In the end, they decided to buy each other dinner, agreeing to disagree on their starkly contrasting points of view when it comes to management of public lands.

At a lively presentation hosted Tuesday by the Friends of Alta, attorney Pat Shea and Rep. Mike Noel, R-Kanab, verbally squared off over how much local and state interests should trump the federal control of public lands.

The sparring — it was all civil and polite — was punctuated with an appearance by Gov. Gary Herbert, who stressed to the crowd that only "unprecedented partnerships" built on intense collaboration would solve issues of contention and dispute.

"The development of natural resources and being good stewards of the land are not mutually exclusive ideas," Herbert said.

The governor said his template for a workable compromise is the recent conservation easement penned with an environmental group that preserves Draper land destined for a commuter rail station. The land was deemed "ecologically and archaeologically" sensitive, especially given the presence of artifacts from a 3,000-year-old Native American village.

Herbert said developers, transportation officials, open-space advocates and Native Americans all saw value in the land, but for different reasons.

"This was about people coming together and putting their biases in check," he said. "As a result, a compromise was born."

Noel, one of the organizers of a coalition advocating greater local control and access to public lands, has made it clear he's no fan of the federal government, which he says has been overly restrictive with its rules that affect 66 percent of land in Utah.

Such control hampers not only ranching, mining and other industry interests but is elitist, cutting off access to those who simply want to enjoy public lands, Noel said.

"I just think there needs to be a balance," he said. Waving a hand toward the expanse of the lodge hosting the event, Noel added that he didn't believe such a structure could be built under today's restrictive practices.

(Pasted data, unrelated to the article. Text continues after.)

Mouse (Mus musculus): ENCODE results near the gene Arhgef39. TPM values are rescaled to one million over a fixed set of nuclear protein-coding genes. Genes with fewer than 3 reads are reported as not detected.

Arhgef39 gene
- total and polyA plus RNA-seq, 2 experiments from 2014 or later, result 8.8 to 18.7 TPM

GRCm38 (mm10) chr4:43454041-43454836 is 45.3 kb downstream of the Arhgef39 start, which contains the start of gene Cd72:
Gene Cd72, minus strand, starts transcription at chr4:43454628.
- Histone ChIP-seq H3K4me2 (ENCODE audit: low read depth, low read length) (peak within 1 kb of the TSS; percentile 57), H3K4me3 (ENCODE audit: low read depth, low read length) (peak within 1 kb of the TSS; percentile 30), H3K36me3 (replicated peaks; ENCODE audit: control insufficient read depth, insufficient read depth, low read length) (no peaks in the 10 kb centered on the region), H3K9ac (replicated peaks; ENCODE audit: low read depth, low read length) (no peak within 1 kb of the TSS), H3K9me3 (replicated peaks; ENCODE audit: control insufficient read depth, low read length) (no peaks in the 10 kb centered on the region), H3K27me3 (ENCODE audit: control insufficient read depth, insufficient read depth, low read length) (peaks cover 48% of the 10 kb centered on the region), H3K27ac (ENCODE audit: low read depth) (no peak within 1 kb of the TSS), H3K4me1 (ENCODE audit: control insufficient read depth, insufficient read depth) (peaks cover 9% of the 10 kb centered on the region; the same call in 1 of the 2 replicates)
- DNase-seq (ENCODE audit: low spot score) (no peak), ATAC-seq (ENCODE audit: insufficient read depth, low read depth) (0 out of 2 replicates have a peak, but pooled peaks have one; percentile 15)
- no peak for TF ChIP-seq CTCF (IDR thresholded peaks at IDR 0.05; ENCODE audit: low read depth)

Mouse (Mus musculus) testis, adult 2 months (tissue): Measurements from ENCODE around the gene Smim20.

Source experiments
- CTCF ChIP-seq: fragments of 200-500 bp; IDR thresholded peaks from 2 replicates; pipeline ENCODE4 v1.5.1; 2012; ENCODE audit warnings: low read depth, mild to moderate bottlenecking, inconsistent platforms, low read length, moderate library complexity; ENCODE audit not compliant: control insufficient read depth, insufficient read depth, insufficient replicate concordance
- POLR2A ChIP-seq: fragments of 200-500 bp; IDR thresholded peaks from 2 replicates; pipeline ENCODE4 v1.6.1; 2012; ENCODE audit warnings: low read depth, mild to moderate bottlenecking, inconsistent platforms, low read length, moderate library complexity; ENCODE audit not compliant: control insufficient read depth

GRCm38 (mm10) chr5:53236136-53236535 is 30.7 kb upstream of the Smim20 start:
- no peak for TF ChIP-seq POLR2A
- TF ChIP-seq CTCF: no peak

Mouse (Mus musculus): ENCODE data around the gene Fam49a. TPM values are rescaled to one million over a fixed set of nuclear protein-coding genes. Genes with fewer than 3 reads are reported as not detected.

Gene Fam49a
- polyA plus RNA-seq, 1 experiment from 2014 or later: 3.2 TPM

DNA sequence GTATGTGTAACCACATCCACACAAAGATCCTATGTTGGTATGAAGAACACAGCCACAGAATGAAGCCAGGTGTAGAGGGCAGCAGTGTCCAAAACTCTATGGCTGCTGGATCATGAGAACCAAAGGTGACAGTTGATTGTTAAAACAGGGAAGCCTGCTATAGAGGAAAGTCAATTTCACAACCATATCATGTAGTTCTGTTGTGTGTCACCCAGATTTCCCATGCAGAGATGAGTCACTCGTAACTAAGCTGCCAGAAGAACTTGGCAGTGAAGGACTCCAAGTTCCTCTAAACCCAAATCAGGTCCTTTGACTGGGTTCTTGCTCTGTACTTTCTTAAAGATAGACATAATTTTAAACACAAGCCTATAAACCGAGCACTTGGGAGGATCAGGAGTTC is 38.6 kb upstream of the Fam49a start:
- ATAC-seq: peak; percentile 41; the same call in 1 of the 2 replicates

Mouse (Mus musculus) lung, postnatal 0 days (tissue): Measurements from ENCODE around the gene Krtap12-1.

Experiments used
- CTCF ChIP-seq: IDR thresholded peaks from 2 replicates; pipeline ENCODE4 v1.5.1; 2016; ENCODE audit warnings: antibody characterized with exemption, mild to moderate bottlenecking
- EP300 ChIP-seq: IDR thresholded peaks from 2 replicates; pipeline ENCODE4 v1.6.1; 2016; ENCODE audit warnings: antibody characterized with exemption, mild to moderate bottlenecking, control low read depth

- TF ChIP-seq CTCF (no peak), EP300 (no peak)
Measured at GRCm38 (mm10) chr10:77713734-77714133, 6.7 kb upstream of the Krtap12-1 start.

Shea, who is representing environmental activist Tim DeChristopher, also made clear he believes a resource-driven, short-term assessment of public lands existing for only man's benefit is a myopic view.

"Imagine what the West would be like if we didn't have a Yellowstone, the Grand Tetons, if we didn't have a Bryce, if we didn't have a Zion, didn't have a Grand Canyon. … They make us whole as a nation," he said.

Those national parks, the country's national monuments, Shea said, do not belong just to residents of Nevada, Arizona, Wyoming or Utah but to the "citizens of the United States."

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Noel countered that he by no means advocates shedding all of the public lands in Utah. But what the Obama administration has done of late has been "overkill," he said. "It is going way beyond the pale in terms of these environmental regulations."

Chris Montague, director of conservation programs for the Utah chapter of The Nature Conservancy, said such divergent views demonstrated in Tuesday's debate between Shea and Noel are reflective of the problem on a larger scale, where philosophical shifts have widespread impacts.

"It seems when one persuasion of this political battle wins election, then policy on public lands dances to that tune," Montague said. "Does that really serve the public interest, this whipsaw effect?"